the rest of the plane, possibly beech. Under where the handle was attached was
a rusty stub of screw that doesn't have a corresponding hole in the handle. The
repairs had been effected with hide glue, with the timber well aged, so this
replacement has evidently been done a significant time ago. In my restoration I
therefore chose to refit the existing handle, as it is part of the history of
the plane even if it is not original.
The L&YR mark, supposedly identifying it as owned by the
Lancashire & Yorkshire Railway is on the front tote and obviously stamped
in using metal punches. A few things make me wonder if this is genuine as it is
known that fakes of railway related items have been made by marking up
otherwise un-noteworthy items.
Firstly & most importantly, the stamping appears to have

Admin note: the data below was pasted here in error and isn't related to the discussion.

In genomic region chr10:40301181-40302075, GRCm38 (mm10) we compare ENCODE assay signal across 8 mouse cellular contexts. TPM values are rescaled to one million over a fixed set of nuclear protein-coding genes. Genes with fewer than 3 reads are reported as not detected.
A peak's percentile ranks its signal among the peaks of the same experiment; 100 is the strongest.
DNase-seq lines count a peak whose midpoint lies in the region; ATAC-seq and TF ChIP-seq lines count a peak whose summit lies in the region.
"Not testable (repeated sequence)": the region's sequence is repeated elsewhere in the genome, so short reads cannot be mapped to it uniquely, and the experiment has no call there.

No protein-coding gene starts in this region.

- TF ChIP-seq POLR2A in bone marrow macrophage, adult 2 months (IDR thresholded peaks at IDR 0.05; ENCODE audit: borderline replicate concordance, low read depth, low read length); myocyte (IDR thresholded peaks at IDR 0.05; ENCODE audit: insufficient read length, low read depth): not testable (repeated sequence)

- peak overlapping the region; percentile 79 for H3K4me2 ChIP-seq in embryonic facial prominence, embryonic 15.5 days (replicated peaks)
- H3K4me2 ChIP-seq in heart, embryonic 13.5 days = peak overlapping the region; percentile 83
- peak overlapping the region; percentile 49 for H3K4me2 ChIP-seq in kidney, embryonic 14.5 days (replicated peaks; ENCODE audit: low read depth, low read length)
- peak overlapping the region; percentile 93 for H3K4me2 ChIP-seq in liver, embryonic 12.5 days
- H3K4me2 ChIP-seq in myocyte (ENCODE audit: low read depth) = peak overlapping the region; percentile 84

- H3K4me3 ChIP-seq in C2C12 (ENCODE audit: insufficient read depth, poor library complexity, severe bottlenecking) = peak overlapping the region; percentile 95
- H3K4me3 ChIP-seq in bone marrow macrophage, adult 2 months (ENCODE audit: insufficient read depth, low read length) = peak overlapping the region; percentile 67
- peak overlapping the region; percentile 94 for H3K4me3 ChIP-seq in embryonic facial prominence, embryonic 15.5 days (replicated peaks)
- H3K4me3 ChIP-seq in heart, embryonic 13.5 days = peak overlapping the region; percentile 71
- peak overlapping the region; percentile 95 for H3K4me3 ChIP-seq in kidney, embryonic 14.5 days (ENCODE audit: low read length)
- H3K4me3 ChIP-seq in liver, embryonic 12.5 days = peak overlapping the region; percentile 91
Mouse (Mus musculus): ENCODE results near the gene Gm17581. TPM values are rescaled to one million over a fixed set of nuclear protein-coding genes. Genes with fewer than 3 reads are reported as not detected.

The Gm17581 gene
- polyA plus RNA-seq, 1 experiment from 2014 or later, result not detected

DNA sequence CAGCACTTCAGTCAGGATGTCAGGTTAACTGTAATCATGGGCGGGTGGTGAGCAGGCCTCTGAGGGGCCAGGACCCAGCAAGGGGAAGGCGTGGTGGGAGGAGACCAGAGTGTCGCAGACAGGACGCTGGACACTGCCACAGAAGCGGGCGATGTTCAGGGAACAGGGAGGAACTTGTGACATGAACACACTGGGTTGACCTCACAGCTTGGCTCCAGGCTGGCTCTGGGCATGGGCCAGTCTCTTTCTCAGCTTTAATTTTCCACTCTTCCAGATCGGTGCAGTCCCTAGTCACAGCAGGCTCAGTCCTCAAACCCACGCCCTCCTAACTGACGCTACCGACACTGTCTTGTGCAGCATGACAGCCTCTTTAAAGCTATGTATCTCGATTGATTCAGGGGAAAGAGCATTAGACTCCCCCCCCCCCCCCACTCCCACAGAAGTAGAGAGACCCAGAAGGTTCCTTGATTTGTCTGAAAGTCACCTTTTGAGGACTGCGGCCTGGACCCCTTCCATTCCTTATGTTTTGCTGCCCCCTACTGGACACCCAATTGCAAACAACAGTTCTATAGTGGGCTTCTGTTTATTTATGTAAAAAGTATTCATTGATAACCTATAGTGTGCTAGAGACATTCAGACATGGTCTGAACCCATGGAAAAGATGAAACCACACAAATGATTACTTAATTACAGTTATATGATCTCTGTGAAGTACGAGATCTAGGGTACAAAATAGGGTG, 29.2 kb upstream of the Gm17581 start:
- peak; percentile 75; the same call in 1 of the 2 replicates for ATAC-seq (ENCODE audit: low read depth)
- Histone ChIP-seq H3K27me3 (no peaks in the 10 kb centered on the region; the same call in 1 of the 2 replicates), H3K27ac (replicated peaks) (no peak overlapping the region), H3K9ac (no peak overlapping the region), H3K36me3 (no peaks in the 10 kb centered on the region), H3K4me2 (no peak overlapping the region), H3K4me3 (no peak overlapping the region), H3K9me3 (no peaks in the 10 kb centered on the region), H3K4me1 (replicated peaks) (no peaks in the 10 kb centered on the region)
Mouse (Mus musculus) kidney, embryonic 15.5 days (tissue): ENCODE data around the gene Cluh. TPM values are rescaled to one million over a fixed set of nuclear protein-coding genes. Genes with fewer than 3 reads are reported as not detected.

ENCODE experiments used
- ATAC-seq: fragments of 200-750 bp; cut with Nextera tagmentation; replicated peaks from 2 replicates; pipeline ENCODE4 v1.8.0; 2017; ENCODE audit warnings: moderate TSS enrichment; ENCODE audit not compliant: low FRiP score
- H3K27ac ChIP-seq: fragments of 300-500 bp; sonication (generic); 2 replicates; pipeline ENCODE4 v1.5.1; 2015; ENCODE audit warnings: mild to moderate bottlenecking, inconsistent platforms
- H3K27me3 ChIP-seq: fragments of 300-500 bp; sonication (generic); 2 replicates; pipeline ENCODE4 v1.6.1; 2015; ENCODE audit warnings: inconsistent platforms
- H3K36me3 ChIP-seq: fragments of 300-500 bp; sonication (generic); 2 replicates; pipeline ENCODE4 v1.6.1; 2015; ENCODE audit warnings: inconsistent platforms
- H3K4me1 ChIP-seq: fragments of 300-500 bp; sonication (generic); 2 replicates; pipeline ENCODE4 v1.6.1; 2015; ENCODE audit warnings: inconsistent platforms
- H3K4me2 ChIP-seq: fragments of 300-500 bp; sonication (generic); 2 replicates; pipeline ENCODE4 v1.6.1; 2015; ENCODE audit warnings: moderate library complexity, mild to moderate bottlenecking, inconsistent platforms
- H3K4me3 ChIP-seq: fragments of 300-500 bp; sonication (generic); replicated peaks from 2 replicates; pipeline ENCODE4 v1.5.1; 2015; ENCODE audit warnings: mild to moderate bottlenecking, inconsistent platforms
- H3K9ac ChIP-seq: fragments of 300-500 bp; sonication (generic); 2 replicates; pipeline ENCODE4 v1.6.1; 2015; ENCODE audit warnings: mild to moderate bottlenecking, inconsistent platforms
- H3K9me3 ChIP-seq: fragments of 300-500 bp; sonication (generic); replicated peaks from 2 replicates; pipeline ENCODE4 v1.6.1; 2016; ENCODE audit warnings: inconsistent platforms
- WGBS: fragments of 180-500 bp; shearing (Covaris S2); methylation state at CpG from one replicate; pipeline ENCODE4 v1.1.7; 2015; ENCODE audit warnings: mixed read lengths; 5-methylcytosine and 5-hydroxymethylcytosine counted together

been carried out after the tote was painted. In some places the paint in the
impressed areas has flaked out- it would seem most likely that this would occur
after the paint surface has been damaged by the stamping. If painted after
stamping, one would expect the deeper sections to be filled more with the new
The paint appears to have been applied to the plane,
certainly at the rear, after the handle repair has been made.
Similarly the top of the tote is damaged by use, scratched
and dinked, but the stamped letters appear to be over the top of these, again
suggesting the stamp was added later in life.
Whilst not definitive, if the L&YR were regularly
marking their property, I would have expected a proper touch mark/ stamp to be